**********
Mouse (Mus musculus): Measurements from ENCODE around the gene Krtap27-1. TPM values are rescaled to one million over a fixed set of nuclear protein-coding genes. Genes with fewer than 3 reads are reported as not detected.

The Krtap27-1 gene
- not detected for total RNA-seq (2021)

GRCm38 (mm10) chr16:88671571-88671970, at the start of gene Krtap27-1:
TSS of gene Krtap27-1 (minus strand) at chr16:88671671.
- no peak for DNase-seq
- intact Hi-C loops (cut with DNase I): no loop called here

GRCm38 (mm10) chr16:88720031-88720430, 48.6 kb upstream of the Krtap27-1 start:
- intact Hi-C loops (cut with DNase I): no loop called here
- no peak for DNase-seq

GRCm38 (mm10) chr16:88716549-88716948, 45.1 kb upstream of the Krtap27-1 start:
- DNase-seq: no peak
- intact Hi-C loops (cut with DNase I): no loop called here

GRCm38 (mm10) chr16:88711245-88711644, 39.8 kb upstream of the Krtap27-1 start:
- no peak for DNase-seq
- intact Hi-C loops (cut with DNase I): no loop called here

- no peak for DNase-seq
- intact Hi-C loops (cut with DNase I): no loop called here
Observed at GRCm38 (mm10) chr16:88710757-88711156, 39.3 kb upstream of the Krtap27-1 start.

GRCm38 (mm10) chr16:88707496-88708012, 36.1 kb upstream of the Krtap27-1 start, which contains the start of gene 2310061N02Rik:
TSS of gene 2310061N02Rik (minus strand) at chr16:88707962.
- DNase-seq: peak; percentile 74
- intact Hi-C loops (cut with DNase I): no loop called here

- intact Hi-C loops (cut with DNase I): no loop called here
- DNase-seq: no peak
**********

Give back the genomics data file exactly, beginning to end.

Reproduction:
Mouse (Mus musculus): Measurements from ENCODE around the gene Krtap27-1. TPM values are rescaled to one million over a fixed set of nuclear protein-coding genes. Genes with fewer than 3 reads are reported as not detected.

The Krtap27-1 gene
- not detected for total RNA-seq (2021)

GRCm38 (mm10) chr16:88671571-88671970, at the start of gene Krtap27-1:
TSS of gene Krtap27-1 (minus strand) at chr16:88671671.
- no peak for DNase-seq
- intact Hi-C loops (cut with DNase I): no loop called here

GRCm38 (mm10) chr16:88720031-88720430, 48.6 kb upstream of the Krtap27-1 start:
- intact Hi-C loops (cut with DNase I): no loop called here
- no peak for DNase-seq

GRCm38 (mm10) chr16:88716549-88716948, 45.1 kb upstream of the Krtap27-1 start:
- DNase-seq: no peak
- intact Hi-C loops (cut with DNase I): no loop called here

GRCm38 (mm10) chr16:88711245-88711644, 39.8 kb upstream of the Krtap27-1 start:
- no peak for DNase-seq
- intact Hi-C loops (cut with DNase I): no loop called here

- no peak for DNase-seq
- intact Hi-C loops (cut with DNase I): no loop called here
Observed at GRCm38 (mm10) chr16:88710757-88711156, 39.3 kb upstream of the Krtap27-1 start.

GRCm38 (mm10) chr16:88707496-88708012, 36.1 kb upstream of the Krtap27-1 start, which contains the start of gene 2310061N02Rik:
TSS of gene 2310061N02Rik (minus strand) at chr16:88707962.
- DNase-seq: peak; percentile 74
- intact Hi-C loops (cut with DNase I): no loop called here

- intact Hi-C loops (cut with DNase I): no loop called here
- DNase-seq: no peak